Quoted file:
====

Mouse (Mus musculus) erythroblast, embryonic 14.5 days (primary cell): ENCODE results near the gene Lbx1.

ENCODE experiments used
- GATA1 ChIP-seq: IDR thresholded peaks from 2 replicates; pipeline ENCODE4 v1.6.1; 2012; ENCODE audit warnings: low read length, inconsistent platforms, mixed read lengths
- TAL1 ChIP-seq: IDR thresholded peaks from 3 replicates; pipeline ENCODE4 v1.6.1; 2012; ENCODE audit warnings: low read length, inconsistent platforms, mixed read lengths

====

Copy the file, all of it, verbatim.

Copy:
Mouse (Mus musculus) erythroblast, embryonic 14.5 days (primary cell): ENCODE results near the gene Lbx1.

ENCODE experiments used
- GATA1 ChIP-seq: IDR thresholded peaks from 2 replicates; pipeline ENCODE4 v1.6.1; 2012; ENCODE audit warnings: low read length, inconsistent platforms, mixed read lengths
- TAL1 ChIP-seq: IDR thresholded peaks from 3 replicates; pipeline ENCODE4 v1.6.1; 2012; ENCODE audit warnings: low read length, inconsistent platforms, mixed read lengths